How has COVID-19 affected the global economy?


The pandemic has stretched on for more than 12-months now. It has touched almost every nation and has certainly affected global trade. As governments are still struggling with lockdowns and vaccination rollouts; battling with the shift in trade agreements as the UK separates from the EU; and nations using their soft power to form alliances and pressure nations for what they want, the shifts in the global economy are evident. But do they still point towards the much-feared global depression suspected at the declaration of the pandemic?

Let’s take a look at some of the data gathered so far.

Global Stock Market 

The stock market saw major shocks in the first quarter of 2020, with the FTSE, Dow Jones Industrial Average and the Nikkei all falling as the WHO declared a pandemic and numbers rose.

An announcement in November that a vaccine would be available saw major Asian and US stock markets recover, but the FTSE is still in negative territory.

The FTSE dropped 14.3% in 2020, its worst performance since the global financial crisis of 2008.

Market volatility looks set to continue this year. As vaccine programs in many regions are struggling to reach targets and stock market confidence remains low, any stability is likely short-lived.

Job Seekers

Unemployment and underemployment have increased across major economies. This has meant that many nations have had to provide emergency assistance and bolster social welfare spending.

The number of job opportunities in many nations has also shrunk as the hospitality and tourism sectors buckle under the pressure of lengthy lockdowns and global uncertainty.

Some experts have predicted that it could be years before employment levels return to those seen before the pandemic.



Economic growth is measured by evaluating the percentage change in GDP, or the value of goods and services produced, over three months or a year. Economic growth generally influences wealth and job creation.

The global economy is estimated to have shrunk by 4.4% in 2020, according to the IMF, which described the decline as the worst since the Great Depression of the 1930s.

The only major economy to grow in 2020 was China, registering a growth of 2.3%.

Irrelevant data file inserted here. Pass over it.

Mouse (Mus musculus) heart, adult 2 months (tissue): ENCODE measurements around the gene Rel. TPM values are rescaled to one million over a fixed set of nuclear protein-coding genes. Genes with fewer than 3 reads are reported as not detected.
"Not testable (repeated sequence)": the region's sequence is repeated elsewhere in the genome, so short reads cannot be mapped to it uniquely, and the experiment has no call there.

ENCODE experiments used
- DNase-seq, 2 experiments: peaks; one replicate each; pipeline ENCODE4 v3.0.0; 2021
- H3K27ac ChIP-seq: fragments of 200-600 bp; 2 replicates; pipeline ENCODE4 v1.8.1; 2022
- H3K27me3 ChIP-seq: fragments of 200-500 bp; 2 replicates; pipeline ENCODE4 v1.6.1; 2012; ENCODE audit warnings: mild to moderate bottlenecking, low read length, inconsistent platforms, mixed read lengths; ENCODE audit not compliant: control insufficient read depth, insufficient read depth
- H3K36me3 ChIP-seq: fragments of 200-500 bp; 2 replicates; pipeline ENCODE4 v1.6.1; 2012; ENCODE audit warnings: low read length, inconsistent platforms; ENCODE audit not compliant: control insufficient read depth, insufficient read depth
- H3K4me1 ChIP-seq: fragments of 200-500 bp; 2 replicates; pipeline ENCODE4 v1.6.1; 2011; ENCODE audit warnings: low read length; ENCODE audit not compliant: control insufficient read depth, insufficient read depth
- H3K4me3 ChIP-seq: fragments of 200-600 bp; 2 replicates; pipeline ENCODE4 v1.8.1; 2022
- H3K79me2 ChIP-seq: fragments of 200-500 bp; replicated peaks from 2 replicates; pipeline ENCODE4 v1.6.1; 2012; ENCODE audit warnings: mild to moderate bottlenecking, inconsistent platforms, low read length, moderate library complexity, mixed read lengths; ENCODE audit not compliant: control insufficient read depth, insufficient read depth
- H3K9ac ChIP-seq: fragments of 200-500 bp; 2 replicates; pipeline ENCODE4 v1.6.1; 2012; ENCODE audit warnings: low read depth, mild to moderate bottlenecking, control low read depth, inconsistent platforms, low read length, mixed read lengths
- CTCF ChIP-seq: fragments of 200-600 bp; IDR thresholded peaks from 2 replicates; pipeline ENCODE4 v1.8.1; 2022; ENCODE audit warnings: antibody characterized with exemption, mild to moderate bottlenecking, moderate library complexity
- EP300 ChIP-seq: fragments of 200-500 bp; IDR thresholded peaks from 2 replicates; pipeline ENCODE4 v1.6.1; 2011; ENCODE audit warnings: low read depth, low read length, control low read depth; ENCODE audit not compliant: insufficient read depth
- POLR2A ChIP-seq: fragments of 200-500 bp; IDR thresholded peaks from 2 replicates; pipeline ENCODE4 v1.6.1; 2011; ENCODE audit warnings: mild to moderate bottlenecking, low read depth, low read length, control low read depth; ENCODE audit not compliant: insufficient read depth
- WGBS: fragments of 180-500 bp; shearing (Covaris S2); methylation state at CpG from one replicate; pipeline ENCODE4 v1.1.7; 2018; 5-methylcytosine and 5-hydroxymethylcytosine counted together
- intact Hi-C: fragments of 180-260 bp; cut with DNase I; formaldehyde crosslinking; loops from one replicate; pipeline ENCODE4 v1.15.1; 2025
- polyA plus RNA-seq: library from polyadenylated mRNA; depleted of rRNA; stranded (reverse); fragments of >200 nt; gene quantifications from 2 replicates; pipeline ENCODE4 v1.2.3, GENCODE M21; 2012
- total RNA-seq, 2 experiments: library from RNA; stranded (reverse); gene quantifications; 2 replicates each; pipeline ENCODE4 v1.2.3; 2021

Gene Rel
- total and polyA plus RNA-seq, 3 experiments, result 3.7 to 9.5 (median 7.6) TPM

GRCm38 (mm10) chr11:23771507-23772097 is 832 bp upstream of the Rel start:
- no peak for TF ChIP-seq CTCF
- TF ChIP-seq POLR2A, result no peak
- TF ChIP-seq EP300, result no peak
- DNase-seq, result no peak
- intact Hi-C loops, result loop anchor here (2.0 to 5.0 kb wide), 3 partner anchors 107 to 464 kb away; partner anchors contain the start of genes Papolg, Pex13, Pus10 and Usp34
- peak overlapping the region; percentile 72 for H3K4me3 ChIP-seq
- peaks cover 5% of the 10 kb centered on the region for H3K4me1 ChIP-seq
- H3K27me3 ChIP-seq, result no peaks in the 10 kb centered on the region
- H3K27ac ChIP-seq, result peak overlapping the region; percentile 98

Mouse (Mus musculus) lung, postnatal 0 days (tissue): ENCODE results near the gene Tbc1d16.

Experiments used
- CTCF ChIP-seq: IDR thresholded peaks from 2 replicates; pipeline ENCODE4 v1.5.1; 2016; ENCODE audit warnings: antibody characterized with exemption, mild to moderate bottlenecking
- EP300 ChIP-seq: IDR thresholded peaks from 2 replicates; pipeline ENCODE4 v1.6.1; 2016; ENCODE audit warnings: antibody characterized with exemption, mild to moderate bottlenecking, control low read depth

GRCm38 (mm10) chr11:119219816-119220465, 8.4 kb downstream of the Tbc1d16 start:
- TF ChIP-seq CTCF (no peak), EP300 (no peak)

Recovery in larger, services-reliant, economies like Italy and the UK that have been hard hit by the pandemic and recovery is expected to be slow.

Tourism will be slow to restart

The travel industry has been crippled. Airlines are in administration, leisure and business trips have been cancelled and tourism operators are in limbo.

While some regions looked to reopen at the beginning of 2021, new variants of the coronavirus forced lockdowns to be reinstated in many nations.

The aviation sector is one of the hardest hit by the pandemic, and for many operators, the strain might force them into administration or closure.


Hospitality sector

The hospitality sector has cut millions of jobs and many companies worldwide have declared bankruptcy. This has had a major impact on economies that rely on tourism and international business as part of their core economy.


Analysts predict that international travel and tourism won’t return to pre-pandemic levels until around 2025.


The retail sector has seen a major shift. Lockdowns have forced people to shop online, while stores have had to limit their numbers and restrict customer movements in-store.

A recent survey found that 67% of respondents were unwilling to travel more than 5km from home to go shopping. This change in shopping behaviour has boosted eCommerce, with global revenue of US$3.9 trillion last year.

Pharmaceutical companies 

The three major vaccine distributors are making lucrative deals with governments to secure  Covid-19 vaccine and treatment options. As a result, shares in some pharmaceutical companies have skyrocketed, while for others there has been a decline.

The high cost of production and management of Covid-19 vaccines and the growing number of same-size competitors have reduced investors’ trust.

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